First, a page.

Galleries can definitely be enjoyed by even the youngest demographic, if you pick the right show to attend. The Invisible Dog on Bergen Street has a mind-blowing exhibit that literally looks at art through a child’s eyes.
When you walk through the bedroom door of fictitious 12-year-old boy, Mulholland Hwang, you enter his animal-obsessed imagination. “The Exploded Mind of Mulholland Hwang” is equipped with tiny dioramas, large-scale paintings, book illustrations, found objects, furniture, and anything else that could grab a child’s fancy. Informative and imaginative, you learn the strengths and weaknesses of animals like the goat or the salmon, and predict the outcome of fabricated battles between the beasts. The platypus versus the sheep! Or the anteater versus the pig! How many pigeons would it take to beat an elephant? These questions may not be answered in the show, but will certainly open a pandora box of similar thought.
The illustrations range from large-scale paintings hung on giant clipboards or chalkboards to smaller animal portraits on found book paper. The detail in the tiny dioramas are stunning and almost magical. Part “Royal Tenenbaums” whimsy and part elementary school science textbook, this exploration goes deep into a world children can understand. My three-year-old son enjoyed making animal sounds to accompany each mammal, even breaking into a heartfelt rendition of “Old MacDonald” at one point. We stayed about 20 minutes (an eternity in toddler time), before the initial wonder wore off. On our visit, there were baby bjorn-wearing-dads and toddlers oohing and aahing over the pieces, naming all the animals, and chuckling over the mash ups.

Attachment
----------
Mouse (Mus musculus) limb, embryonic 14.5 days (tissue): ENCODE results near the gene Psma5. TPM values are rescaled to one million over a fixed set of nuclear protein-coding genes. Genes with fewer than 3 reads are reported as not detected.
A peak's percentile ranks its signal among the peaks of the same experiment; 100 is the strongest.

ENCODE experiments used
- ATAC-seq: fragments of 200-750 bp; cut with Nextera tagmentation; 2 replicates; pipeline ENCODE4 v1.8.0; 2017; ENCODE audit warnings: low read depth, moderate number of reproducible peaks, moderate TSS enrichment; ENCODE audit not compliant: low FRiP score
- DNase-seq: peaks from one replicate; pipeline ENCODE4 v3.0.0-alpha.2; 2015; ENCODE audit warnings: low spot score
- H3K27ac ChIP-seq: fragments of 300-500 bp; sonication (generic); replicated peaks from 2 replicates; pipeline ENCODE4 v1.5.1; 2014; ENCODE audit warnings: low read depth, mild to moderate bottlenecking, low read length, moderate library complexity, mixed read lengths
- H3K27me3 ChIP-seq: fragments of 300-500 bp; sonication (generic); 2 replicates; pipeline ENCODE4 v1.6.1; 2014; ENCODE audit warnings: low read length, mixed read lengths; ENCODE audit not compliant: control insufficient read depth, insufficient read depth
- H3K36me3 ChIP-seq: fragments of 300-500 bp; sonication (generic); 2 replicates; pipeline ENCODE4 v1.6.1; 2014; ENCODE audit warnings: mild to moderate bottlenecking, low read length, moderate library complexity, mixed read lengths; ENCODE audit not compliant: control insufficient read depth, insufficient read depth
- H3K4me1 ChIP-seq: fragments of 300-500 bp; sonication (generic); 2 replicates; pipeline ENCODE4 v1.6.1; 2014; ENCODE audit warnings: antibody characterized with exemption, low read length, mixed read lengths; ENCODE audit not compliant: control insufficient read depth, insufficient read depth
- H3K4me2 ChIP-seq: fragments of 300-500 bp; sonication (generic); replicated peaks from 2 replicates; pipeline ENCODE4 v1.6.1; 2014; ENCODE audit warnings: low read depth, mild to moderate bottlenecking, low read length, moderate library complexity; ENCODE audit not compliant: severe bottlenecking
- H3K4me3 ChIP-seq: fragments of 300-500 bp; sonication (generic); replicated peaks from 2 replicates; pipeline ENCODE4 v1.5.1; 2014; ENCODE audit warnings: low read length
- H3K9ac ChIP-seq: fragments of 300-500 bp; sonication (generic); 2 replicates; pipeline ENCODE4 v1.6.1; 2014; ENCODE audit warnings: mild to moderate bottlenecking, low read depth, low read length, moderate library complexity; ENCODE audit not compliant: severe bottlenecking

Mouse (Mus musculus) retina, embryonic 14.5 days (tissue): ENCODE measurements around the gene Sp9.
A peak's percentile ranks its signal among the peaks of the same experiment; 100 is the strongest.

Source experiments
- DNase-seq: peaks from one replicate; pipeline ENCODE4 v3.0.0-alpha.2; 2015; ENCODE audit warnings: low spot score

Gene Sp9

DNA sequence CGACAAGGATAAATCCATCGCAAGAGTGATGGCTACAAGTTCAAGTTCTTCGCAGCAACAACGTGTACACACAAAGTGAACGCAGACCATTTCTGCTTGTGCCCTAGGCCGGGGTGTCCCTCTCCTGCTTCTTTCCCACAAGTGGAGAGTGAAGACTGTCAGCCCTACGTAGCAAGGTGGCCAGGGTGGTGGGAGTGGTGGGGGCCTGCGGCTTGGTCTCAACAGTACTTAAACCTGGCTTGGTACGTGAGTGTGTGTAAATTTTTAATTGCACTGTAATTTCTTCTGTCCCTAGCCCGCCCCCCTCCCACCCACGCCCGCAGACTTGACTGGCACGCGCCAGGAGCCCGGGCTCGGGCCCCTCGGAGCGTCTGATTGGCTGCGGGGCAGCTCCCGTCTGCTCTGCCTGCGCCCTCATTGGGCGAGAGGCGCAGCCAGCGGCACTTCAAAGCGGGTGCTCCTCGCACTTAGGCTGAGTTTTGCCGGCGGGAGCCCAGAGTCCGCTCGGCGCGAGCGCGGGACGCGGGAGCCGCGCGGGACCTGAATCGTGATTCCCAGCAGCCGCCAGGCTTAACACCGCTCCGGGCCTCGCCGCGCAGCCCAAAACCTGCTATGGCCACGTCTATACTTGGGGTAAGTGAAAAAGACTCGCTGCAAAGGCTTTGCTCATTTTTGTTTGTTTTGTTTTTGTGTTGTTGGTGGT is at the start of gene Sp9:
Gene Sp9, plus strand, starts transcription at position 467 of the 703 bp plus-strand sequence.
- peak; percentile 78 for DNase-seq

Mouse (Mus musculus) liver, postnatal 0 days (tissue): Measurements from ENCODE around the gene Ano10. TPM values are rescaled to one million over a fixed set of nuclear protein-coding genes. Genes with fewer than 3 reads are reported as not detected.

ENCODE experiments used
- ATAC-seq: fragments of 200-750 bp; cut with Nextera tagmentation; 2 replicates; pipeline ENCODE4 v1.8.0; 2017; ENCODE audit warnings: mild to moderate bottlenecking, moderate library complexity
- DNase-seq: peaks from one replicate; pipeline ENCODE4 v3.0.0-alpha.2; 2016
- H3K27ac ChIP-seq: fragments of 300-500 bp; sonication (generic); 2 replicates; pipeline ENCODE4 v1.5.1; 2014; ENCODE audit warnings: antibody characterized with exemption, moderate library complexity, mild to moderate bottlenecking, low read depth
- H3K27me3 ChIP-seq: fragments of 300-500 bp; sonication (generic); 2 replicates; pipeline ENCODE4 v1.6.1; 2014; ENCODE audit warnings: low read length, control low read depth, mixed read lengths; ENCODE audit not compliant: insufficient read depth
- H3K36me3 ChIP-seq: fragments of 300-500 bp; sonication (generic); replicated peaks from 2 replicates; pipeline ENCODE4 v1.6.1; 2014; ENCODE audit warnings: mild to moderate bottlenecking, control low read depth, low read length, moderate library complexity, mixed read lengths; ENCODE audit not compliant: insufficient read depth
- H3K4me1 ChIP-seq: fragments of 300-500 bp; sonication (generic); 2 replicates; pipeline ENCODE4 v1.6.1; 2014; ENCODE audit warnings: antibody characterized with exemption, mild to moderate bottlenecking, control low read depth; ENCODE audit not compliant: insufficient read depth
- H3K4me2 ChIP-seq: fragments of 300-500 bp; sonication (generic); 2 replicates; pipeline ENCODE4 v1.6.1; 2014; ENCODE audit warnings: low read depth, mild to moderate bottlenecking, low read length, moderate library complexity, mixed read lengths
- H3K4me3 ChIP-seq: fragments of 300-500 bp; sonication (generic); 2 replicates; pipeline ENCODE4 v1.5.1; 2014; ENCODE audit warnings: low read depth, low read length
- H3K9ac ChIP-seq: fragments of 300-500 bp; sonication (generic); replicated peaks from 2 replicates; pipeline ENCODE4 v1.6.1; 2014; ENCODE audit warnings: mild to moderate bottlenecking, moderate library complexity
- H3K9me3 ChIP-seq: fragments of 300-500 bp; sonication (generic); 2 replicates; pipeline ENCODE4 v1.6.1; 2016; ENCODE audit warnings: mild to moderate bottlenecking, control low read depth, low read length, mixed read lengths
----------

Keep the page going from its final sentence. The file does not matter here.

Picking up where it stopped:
The show is a collaboration between two artists, Aaron Ruff and Oliver Jeffers. Ruff is the jewelry designer behind the innovative label Digby and Iona. His craftmanship is evident in the precision and particulars of this exhibit. Jeffers is a children’s book author and illustrator, who has penned such magical favorites as Lost and Found, a poignant tale about a boy and a penguin; and The Incredible Book Eating Boy, about a boy who prefers to chomp rather than read books. His latest is This Moose Belongs to Me–a story of an obstinate moose and the boy who owns him.
After perusing the Bergen Street gallery, stop for locally sourced lunch next door at 61 Local, a spacious gathering spot for all ages. We noticed tables full of tweens, a grandmother holding a newborn, and everything in between. The enormous venue has more than enough room to stash the stroller, and the communal dining tables give your kids enough space to play at the table. For picky palettes, there’s the “After School Special”: an utterly delicious almond butter and strawberry jam sandwich with apple slices on the side. And for the grownups, what’s an art opening without a glass of wine? Don’t worry, there’s craft beer and Brooklyn Brusco wine on tap.
The Invisible Dog
51 Bergen Street, Cobble Hill
(close to G/F at Bergen St.)
On view through May 18, 2013